October 25, 2017
“The letter comes following the announcement this summer by some prominent Conservative rabbis that they had decided to perform intermarriages, which is grounds for expulsion from the RA. Among them were the clergy at B’nai Jeshurun in Manhattan and Rabbi Amichai Lau-Lavie, spiritual leader of the Lab/Shul in Manhattan. Rabbi Seymour Rosenbloom of Philadelphia was expelled from the RA last December after he announced publicly that he was officiating at intermarriages.”
September 12, 2017
“Lab/Shul describes itself as an “everybody friendly, artist-driven, God-optional, pop-up Jewish community, based in NYC, reaching the world.” It is part of the Jewish Emergent Network, a group of young congregations that share “a devotion to revitalizing the field of Jewish engagement, a commitment to approaches both traditionally rooted and creative, and a demonstrated success in attracting unaffiliated and disengaged Jews to a rich and meaningful Jewish practice.” Led by Rabbi Amichai Lau-Lavie, an additional rabbi and an ensemble of musicians and actors. The Torah service is generally “Storahtelling”-style, with a dramatic interpretation of the text.”
July 28, 2017
“Earlier this week, our colleague Rabbi Amichai Lau-Lavie resigned from the Conservative movement’s Rabbinical Assembly over his decision to perform intermarriages, as part of a larger initiative to embrace the non-Jews within his community. He is in good company.” -Rabbis of the Jewish Emergent Network
July 20, 2017
“Last month, it was Conservative Jewry’s turn. Two prominent rabbis, trained at the Conservative Jewish Theological Seminary and members of the movement’s Rabbinical Assembly, announced they would begin to perform intermarriages.
Rabbi Roly Matalon of B’nai Jeshurun in New York and Rabbi Amichai Lau-Lavie of New York’s Lab/Shul both decided to break with the movement’s long-held prohibition on intermarriage.” -Rob Eshman, the Jewish Journal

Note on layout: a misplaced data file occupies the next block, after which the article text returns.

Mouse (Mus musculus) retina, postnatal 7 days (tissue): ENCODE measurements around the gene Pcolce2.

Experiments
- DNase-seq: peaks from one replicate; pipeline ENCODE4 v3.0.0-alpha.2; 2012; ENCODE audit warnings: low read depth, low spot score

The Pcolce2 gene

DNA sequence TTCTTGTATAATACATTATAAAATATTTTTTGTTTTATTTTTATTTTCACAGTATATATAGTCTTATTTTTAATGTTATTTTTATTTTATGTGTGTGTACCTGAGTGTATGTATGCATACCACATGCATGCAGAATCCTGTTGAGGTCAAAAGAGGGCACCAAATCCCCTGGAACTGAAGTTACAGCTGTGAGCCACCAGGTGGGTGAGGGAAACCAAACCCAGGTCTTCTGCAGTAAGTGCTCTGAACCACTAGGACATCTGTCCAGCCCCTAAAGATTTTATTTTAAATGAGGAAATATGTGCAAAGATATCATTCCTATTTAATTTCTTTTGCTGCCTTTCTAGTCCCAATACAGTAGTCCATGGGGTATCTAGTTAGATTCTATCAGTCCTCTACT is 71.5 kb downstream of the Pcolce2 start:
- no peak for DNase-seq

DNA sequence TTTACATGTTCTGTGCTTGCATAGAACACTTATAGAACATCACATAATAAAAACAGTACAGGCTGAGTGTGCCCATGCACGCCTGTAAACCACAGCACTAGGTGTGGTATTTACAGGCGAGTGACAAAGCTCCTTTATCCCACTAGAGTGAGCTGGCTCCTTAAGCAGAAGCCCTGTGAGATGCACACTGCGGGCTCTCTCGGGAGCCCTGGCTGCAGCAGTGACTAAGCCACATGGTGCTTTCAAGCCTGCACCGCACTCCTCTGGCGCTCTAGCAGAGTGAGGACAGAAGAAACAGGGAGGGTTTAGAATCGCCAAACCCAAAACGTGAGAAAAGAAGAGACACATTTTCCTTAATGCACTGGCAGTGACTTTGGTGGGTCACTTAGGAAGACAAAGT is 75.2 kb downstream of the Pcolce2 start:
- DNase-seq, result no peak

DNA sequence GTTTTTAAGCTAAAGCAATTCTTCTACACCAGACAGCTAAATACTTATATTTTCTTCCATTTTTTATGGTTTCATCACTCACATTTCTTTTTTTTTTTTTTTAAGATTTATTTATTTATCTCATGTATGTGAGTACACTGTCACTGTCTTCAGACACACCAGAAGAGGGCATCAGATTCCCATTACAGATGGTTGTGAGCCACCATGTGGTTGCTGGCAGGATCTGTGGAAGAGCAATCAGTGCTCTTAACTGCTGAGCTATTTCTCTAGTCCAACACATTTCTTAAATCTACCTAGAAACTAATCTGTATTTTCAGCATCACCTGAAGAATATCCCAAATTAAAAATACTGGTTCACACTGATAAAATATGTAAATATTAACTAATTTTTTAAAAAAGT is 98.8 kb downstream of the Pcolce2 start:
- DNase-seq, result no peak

July 16, 2017
“‘For some people, this is really a matter of their livelihood, so people are hesitating for very good reasons to say, ‘I’m in,’’ said Lau-Lavie. That’s why he hasn’t yet resigned from the Rabbinical Assembly: He wants to push a conversation. ‘It’s not to our best advantage to keep on delaying serious consideration of this,’ he said. But ‘I’m aware of the level of sadness and animosity … Change ain’t simple.'” -Emma Green, The Atlantic
July 14, 2017
“Chaplin, 33, encourages people to show up in solidarity for anyone who feels oppressed by the Trump administration. In an effort to make sure people stay in the movement for the long-term, Lab/Shul has created #ResistBurnout, a weekly phone call where participants are led in a 15 minute meditation and inspirational story.” -Amy Oringel, The Forward
July 9, 2017
“The charismatic Israeli-born Rabbi Amichai Lau-Lavie, who runs the innovative Lab/Shul, said he would officiate at intermarriages — despite his ordination from the Conservative movement, which forbids rabbis from doing so.” – Sam Kestenbaum, The Forward
July 7, 2017
“Rabbi Lau-Lavie broke with the Rabbinical Assembly when he agreed to marry a Jew (Mr. Paley Ellison) and a non-Jew (Mr. Campbell). He said that he thought carefully before agreeing to marry the men, who wore robes and skullcaps, stood under a huppah and performed the ceremonial breaking of glass once they were legally married.”- Tammy la Gorce, NY Times
June 25, 2017
June 23, 2017
“A boundary-pushing, dragwearing spiritual leader for decades, Lau-Lavie has pioneered inclusive, progressive paths to Judaism through programs that combine theater and art with religious teachings.” – Anna Davies, NY Post
June 20, 2017
“I get the fear of the fluid. And I respect it. And yet here we are. And I am where I am as a rabbi because the fluid has honored my dignity as someone who is not in the hetero-sexual-biblical model of what’s kosher and what’s traif. And so it is for my friends who are women Rabbis.” – Rabbi Amichai
June 14, 2017
“A popular and dynamic Israeli-born rabbi, educator, writer and performance artist, Rabbi Lau-Lavie, 48, was scheduled to announce his decision to his hip, downtown Lab/Shul NYC community this week (as we go to press) and seek its support. He planned to explain how and why he came to believe that in an age of fluid and multiple identities, two people’s love for each other, be they straight or gay, and their shared interest in being part of “a Jewish spiritual community” outweighs the classification of the religion into which they were born.” – Gary Rosenblatt
June 9, 2017